Explanation: The hfs can be calculated by the formula, hfs = \((\frac{4FL}{D}+5) \frac{v^2}{2g}\) = 62.8 m, where we have F = 0.00096, L = 0.4×5 = 2m, D = 0.016m, v = 15m/s, g = 9.81m/s2. Hence Pressure Drop = hfs×density×g = 62.8×990×9.8 = 609 KPa = 6atm.

11. What is the Pressure drop equivalent for 7 Hairpins?
a) 5ρ \(\frac{v^2}{2}\)
b) 7ρ \(\frac{v^2}{2}\)
c) 5\(\frac{v^2}{2}\)
d) 7\(\frac{v^2}{2}\)
View Answer

Answer: b
Explanation: The Pressure drop equivalent for a single Hairpin is \(\frac{v^2}{2}\), hence for seven hairpins it would be 7ρ \(\frac{v^2}{2}\).

12. Consider we have a Double Pipe Heat Exchanger, with the inner tube of Outer diameter 20mm (thickness 2mm) and outer tube of inner diameter 30mm. We have two fluids A & B, both of density 990 Kg/m3, we desire to have their flow rates as 15m/s and 21m/s respectively, friction factor of 0.0096 and 5 hairpins of length 0.4 metre. If the maximum pressure drop allowed is 10psi, is the setup suitable for industrial use?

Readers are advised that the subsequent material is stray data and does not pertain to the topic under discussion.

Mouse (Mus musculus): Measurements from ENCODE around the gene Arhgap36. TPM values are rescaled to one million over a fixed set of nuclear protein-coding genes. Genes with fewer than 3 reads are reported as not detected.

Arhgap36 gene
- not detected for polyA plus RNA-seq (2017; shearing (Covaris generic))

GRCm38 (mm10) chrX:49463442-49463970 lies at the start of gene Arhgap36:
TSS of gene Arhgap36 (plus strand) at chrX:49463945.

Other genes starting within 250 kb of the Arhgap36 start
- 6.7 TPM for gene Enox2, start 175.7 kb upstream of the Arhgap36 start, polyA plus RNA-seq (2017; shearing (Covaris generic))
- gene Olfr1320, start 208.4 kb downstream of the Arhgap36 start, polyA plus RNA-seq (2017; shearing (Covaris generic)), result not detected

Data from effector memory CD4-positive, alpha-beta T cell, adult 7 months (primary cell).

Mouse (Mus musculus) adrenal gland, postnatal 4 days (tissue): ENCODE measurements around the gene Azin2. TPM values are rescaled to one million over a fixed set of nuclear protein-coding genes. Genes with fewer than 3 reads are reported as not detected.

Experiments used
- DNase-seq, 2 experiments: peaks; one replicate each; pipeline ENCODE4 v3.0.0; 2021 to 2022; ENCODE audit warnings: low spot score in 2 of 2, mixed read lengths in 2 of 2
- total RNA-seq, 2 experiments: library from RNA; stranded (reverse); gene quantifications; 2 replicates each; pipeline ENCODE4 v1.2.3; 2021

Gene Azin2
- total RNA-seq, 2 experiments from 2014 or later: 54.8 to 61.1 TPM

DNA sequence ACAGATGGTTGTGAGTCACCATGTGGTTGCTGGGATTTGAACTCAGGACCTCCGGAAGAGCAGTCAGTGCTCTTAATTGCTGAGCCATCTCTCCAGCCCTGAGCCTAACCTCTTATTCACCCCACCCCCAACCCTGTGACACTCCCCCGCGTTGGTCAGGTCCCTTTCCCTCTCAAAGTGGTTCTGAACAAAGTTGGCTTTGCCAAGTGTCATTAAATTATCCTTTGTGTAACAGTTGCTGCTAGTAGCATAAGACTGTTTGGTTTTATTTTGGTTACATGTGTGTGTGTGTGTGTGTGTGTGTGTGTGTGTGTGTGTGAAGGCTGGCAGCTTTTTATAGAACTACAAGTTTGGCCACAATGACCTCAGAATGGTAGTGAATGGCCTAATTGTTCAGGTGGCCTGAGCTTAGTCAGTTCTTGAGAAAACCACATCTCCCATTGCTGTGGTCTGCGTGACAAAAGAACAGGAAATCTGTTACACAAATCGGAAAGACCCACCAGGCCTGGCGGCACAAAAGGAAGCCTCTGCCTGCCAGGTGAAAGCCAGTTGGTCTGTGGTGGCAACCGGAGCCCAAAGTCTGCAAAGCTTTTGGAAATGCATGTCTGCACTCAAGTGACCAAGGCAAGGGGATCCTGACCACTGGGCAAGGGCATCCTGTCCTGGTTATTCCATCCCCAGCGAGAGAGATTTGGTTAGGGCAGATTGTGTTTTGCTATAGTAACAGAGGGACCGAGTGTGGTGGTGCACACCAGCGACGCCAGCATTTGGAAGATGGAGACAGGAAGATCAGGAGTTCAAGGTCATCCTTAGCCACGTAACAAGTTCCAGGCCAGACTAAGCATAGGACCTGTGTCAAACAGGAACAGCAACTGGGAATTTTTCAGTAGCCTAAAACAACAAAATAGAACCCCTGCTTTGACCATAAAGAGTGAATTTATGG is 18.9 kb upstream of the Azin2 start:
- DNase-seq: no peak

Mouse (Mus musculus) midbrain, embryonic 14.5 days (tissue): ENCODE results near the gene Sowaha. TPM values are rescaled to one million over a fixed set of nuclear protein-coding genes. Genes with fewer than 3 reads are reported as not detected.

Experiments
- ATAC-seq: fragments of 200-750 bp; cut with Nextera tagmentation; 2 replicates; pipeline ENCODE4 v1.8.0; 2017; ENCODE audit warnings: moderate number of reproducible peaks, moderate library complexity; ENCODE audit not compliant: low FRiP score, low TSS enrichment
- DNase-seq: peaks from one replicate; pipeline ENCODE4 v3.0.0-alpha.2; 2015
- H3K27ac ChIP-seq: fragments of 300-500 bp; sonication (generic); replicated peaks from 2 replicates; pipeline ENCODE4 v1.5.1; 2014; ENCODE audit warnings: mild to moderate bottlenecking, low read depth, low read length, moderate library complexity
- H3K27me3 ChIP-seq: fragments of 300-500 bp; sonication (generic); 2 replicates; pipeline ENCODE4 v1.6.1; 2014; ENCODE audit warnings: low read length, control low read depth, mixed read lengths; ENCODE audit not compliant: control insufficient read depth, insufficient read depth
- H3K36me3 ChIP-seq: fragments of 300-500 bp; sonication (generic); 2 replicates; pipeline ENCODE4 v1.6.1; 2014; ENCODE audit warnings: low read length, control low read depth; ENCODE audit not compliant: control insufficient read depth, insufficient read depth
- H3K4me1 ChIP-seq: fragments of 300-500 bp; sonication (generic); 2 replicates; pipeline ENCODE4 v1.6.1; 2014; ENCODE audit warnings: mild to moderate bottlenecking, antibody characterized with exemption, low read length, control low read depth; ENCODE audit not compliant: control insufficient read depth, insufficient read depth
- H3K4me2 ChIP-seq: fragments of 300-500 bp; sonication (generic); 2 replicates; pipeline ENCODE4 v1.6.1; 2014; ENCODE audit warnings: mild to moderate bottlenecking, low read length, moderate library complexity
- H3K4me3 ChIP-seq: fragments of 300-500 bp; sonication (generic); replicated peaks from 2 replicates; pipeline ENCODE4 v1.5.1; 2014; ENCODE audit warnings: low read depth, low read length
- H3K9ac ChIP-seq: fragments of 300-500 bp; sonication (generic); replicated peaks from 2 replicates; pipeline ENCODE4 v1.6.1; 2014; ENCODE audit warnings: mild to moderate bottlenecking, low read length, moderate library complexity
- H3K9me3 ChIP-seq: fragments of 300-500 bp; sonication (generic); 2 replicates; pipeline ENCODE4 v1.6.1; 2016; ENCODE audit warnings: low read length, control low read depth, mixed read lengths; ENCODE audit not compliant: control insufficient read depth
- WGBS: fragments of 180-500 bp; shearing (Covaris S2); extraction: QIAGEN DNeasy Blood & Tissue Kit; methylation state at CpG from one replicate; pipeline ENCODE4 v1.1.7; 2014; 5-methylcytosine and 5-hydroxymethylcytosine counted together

a) No, since pressure drop is less than specified
b) Yes, since pressure drop is less than specified
c) No, since pressure drop is more than specified
d) Yes, since pressure drop is more than specified
View Answer

Answer: c
Explanation: The hfs can be calculated by the formula, hfs = \((\frac{4FL}{D}+5) \frac{v^2}{2g}\) = 112.5 m, where we have F = 0.0096, L = 0.4×5 = 2m, D = 0.016m, v = 15m/s, g = 9.81m/s2. Hence Pressure Drop = hfs×density×g = 112.5×990×9.8 = 1091.475 KPa = 158 PSI >> 10PSI hence it is not suitable.

13. In the calculation of Reynold’s Number for the Friction factor of the annulus tube, which is the correct formula for equivalent diameter De?
a) \(\frac{4×(D_{oi}^2 – D_{io}^2)×\frac{π}{4}}{π(D_{io})}\)
b) \(\frac{4×(D_{io}^2 – D_{oi}^2)×\frac{π}{4}}{π(D_{io})}\)